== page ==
Long session feared
Volkswagen will have to answer such questions in abundance on Wednesday. Although the group had already committed itself to its new strategy for electric cars and digitization last week, this should not silence the critics. In the group, it is expected that the annual general meeting could last into the night. "We also need humility," says VW supervisory board chairman Hans Dieter Pötsch with a view to the general meeting. "We have put ourselves in this position. Now we have to do everything we can to cope with it as well as possible." But VW is still missing many answers.
There is the USA, for example. The judge responsible for "Dieselgate" there, Charles Breyer, recently gave Volkswagen and the plaintiffs more time to propose a compromise. He postponed the deadline for details for a settlement to June 28th - originally there should have been more certainty on the eve of the shareholders' meeting. But those responsible have to put off the shareholders on Wednesday.
The US is about gigantic sums of money. So far, the VW Group has set aside a good 16 billion euros as a precaution for recalls and buybacks, possible payments to affected customers and legal risks. But is that enough? The course set by Richter Breyer is decisive for this, because VW is threatened with the thickest chunk in the USA. Analysts see a lower limit in the sum estimated so far. "We are still assuming total costs as a result of the diesel scandal in the amount of 20 to 30 billion euros," says Frank Schwope from NordLB. This range is more likely to be exceeded than undercut. And: The entire cost of the scandal should "be determined in ten years at the earliest".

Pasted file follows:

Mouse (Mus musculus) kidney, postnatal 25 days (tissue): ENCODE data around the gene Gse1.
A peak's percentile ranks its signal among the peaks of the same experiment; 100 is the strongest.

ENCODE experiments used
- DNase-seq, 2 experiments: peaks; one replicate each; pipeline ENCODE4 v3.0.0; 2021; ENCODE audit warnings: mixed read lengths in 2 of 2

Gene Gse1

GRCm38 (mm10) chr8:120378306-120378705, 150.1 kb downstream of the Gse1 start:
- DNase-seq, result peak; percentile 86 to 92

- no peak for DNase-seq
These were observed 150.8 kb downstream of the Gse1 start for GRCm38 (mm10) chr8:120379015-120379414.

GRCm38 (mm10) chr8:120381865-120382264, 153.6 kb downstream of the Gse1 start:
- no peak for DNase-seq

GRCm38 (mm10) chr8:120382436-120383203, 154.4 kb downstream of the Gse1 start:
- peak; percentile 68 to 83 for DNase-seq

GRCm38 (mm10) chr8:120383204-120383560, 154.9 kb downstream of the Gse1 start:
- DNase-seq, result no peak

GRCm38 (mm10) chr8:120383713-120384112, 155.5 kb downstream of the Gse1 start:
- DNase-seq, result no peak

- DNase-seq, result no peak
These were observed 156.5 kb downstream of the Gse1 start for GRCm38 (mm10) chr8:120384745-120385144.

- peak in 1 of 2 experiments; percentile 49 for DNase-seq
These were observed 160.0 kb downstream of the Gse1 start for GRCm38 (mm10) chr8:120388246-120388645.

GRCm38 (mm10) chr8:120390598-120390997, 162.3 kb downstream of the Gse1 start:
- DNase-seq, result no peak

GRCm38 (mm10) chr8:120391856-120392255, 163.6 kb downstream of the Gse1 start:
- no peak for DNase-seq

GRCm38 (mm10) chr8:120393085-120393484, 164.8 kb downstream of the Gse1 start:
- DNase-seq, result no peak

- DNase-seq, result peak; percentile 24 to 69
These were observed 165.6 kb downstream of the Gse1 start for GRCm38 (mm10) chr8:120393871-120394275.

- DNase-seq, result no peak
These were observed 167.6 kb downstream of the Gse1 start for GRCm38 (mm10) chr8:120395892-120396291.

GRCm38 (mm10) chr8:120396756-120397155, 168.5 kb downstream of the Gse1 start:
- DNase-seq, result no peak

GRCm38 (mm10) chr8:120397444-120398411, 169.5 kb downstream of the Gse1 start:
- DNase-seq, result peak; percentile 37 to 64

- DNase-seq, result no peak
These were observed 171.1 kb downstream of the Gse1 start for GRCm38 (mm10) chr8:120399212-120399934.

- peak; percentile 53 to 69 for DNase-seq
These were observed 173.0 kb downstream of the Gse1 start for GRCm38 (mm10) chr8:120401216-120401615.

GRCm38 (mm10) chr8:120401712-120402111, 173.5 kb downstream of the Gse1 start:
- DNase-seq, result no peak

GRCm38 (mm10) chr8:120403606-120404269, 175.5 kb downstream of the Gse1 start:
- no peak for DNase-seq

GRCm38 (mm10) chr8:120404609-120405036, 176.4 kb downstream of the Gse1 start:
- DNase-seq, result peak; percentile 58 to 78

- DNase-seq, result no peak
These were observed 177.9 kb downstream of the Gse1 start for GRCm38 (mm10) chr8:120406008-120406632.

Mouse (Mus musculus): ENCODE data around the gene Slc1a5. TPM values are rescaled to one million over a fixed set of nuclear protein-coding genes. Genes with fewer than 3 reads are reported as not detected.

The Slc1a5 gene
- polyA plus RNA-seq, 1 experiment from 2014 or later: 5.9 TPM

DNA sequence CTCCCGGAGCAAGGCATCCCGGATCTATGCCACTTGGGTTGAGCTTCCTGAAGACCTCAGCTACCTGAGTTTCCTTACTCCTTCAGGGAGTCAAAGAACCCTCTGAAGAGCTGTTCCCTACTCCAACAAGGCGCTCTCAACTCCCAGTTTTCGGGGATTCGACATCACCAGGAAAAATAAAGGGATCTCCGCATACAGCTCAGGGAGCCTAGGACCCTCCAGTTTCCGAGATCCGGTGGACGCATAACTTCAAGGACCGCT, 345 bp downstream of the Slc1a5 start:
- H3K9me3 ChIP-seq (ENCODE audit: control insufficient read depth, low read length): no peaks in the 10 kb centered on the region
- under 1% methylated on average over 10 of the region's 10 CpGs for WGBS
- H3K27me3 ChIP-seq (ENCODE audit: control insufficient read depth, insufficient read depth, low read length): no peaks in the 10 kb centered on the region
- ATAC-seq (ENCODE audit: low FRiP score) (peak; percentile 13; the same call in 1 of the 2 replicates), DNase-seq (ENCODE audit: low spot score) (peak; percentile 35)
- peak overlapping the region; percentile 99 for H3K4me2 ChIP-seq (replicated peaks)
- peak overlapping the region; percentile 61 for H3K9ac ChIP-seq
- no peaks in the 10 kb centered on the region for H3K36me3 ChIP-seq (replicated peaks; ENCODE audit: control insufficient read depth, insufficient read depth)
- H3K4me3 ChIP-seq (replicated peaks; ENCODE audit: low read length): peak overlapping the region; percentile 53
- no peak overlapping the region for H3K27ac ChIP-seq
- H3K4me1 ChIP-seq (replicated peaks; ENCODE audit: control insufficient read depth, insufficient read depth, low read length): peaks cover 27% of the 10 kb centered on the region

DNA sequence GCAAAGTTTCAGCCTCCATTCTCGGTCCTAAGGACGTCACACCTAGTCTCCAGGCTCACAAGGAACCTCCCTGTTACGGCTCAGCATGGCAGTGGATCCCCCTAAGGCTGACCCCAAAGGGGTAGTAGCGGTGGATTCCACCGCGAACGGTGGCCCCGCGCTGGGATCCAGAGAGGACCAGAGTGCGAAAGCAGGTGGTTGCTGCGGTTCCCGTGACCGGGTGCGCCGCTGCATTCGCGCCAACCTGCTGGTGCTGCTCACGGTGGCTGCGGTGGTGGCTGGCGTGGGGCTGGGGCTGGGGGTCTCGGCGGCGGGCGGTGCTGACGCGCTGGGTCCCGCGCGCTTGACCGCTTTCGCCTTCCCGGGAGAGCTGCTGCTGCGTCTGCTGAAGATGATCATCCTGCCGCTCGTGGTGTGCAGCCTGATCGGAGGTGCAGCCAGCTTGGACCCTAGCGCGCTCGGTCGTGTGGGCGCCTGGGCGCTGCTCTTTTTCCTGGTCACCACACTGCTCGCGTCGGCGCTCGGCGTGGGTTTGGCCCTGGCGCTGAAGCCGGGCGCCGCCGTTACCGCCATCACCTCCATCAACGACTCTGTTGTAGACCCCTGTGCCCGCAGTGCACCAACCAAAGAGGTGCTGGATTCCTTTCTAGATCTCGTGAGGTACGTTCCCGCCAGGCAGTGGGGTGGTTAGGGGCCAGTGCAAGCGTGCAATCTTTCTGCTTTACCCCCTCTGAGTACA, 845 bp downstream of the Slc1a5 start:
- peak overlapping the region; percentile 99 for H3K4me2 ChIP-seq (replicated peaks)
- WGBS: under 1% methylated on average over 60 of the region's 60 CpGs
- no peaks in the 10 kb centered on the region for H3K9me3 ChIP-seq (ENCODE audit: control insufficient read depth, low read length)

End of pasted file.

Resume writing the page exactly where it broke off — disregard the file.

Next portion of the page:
Another open construction site is the question of guilt. Volkswagen commissioned the US law firm Jones Day to conduct an investigation. But their results so far will remain under lock and key until at least the end of the year. Because an interim result was "associated with unacceptable risks for Volkswagen", the Wolfsburg-based company had declared at the end of April and referred to the ongoing negotiations in the United States as a justification. They had previously promised to deliver the first results by the end of April. It remains unclear who is responsible for the errors of historical proportions, which many shareholders do not like at all. This is another reason why they are calling for a special test.
In view of this situation, it seems questionable whether Volkswagen will even manage to look ahead on Wednesday. In supervisory board circles it is said that the annual general meeting is at least suitable for a cut: as it were as the final chapter for the worst period of the crisis, which has now been running for nine months. In a year it will look different again - the hope is justified. (dpa)